For example, I love camping, but sleeping in a tent tends to call Anxiety to me. Especially because not being able to sleep while camping was her first real visit. Now I camp anyway—whenever I want. She will usually make an appearance right as I’m about to sleep, but I let her linger. I don’t wish her away or try to get rid of her. I accept her presence in the tent with me.

In my attempt to accept our friendship, I don’t let Anxiety stop me from activities that bring joy into my life. I don’t let her control my every behavior. And on some level, I’ve gotten used to her. After all, she is my companion.


Laura Greenstein is communications manager at NAMI.


MAY, 13, 2018 12:18:49 PM
John Raphael Staude
I am grateful for your well-written and heartfelt honest post. Made me reflect on how I deal with anxiety in my life. I find deep breathing and meditation calming and it soothes my upset nerves. Reflecting on God’s love for me and everyone helps, too. And practicing gratefulness regularly helps, too.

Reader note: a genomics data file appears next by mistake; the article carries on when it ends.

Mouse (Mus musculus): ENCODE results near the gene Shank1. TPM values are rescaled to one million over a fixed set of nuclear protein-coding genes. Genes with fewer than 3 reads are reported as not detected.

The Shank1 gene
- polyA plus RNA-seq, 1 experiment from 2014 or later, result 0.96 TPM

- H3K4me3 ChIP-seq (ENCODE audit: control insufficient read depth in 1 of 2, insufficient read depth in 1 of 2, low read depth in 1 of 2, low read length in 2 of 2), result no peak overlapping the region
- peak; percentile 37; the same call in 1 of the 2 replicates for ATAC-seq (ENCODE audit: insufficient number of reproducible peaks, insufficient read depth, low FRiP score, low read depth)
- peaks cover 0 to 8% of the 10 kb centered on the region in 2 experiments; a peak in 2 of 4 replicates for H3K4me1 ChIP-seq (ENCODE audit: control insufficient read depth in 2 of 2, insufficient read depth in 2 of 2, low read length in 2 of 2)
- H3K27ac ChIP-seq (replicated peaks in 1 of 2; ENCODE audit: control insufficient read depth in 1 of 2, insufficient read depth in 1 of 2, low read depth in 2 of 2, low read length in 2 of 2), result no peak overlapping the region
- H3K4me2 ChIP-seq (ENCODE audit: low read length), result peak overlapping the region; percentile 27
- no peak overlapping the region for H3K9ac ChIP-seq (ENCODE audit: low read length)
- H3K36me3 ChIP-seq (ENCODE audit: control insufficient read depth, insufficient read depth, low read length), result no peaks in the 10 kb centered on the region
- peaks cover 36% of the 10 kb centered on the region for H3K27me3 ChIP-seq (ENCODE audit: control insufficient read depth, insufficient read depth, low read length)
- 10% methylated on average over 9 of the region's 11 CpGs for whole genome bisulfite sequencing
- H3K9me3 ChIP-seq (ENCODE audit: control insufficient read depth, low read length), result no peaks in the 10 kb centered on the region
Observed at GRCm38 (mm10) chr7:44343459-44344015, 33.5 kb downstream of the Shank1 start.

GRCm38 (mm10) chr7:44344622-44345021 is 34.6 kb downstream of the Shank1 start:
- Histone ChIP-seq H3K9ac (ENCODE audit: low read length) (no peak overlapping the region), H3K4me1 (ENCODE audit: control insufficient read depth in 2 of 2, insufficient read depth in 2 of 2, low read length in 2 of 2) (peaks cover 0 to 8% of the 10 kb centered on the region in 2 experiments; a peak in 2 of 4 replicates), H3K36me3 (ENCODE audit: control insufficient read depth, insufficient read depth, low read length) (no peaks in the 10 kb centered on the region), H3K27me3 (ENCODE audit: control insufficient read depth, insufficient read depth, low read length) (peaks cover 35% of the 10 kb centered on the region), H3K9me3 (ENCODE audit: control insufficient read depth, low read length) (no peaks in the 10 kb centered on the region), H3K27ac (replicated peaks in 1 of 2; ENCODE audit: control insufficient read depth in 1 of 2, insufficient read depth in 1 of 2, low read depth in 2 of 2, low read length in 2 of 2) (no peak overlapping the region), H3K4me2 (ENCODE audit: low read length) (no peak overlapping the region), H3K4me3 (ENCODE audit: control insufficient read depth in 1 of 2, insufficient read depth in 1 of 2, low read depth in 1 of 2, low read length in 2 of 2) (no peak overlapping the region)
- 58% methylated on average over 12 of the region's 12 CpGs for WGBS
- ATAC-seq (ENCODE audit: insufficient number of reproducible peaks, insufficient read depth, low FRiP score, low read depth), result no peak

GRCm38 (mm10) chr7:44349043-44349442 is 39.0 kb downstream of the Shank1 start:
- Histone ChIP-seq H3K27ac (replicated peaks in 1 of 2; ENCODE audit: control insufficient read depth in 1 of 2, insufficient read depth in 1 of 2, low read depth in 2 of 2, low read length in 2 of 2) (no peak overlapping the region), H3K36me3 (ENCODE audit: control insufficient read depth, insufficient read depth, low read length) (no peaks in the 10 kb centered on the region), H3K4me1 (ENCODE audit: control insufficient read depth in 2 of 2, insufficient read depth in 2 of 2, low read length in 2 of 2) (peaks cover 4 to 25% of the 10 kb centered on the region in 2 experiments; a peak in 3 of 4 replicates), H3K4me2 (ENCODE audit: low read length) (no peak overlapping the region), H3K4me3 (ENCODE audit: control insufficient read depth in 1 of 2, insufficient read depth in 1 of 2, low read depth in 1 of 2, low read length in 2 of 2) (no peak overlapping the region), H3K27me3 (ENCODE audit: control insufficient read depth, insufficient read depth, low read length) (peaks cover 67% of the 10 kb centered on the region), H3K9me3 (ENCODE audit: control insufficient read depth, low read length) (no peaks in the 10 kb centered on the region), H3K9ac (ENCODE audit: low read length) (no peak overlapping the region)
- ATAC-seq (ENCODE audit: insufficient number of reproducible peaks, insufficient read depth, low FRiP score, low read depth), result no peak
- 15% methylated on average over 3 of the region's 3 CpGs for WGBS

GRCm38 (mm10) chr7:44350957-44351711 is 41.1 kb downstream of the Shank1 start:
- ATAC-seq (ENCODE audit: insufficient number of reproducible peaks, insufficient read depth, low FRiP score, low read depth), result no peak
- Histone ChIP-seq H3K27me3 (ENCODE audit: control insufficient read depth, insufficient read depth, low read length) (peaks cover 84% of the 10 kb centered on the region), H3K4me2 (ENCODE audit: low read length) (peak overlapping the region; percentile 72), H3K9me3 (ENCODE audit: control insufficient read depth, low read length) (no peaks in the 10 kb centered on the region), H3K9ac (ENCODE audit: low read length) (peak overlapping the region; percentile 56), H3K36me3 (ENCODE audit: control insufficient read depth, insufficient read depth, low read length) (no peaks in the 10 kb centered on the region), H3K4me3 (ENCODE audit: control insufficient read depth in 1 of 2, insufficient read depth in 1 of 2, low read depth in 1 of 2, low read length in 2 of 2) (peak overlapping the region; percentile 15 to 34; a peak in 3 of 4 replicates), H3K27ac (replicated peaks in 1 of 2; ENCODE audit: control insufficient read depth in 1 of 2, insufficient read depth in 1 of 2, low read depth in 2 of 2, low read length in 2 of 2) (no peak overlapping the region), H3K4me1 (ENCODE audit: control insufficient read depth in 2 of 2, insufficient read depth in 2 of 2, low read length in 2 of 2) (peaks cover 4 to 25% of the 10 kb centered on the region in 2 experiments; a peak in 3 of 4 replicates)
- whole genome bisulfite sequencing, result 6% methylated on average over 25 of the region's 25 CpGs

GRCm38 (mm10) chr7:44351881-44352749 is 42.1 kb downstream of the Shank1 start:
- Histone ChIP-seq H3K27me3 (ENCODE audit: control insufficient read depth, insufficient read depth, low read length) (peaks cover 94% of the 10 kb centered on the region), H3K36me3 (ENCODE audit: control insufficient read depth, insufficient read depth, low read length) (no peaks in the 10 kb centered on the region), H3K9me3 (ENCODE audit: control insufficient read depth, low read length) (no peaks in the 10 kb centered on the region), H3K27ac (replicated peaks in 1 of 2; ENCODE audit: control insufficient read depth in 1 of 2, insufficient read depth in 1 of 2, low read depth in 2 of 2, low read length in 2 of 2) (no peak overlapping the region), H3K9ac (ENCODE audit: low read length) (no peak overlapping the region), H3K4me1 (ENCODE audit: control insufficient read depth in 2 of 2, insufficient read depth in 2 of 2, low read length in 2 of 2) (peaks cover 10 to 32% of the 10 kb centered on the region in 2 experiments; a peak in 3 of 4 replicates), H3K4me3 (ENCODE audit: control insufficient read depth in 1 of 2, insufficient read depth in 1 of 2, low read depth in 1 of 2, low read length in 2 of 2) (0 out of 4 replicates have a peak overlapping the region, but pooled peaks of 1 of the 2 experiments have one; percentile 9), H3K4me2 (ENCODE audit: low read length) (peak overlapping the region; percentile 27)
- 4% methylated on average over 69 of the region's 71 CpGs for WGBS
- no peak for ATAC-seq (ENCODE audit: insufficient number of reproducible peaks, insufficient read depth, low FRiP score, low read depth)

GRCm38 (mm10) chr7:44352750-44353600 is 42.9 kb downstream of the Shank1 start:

MAY, 13, 2018 12:13:26 PM
John Raphael Staude
Very well done. I suffer from depressions—have all my life, as my mother and her mother did. I view it as being like a mangy big black dog howling at the back door begging to come in but I keep her out as much as I can. Winston Churchill also suffered from depressions and viewed his illness as a black dog, too. He found that being creative, particularly writing and painting helped him feel better.
I’ve found that engaging in creative activities helps mee, too. I feel anxiety and guilt when I think I’ve done something wrong or when I’m waiting to hear if a request of mine will be answered positively. I also tend to be controlling of others, and act impulsively—particularly over-spending money when I’m in a manic phase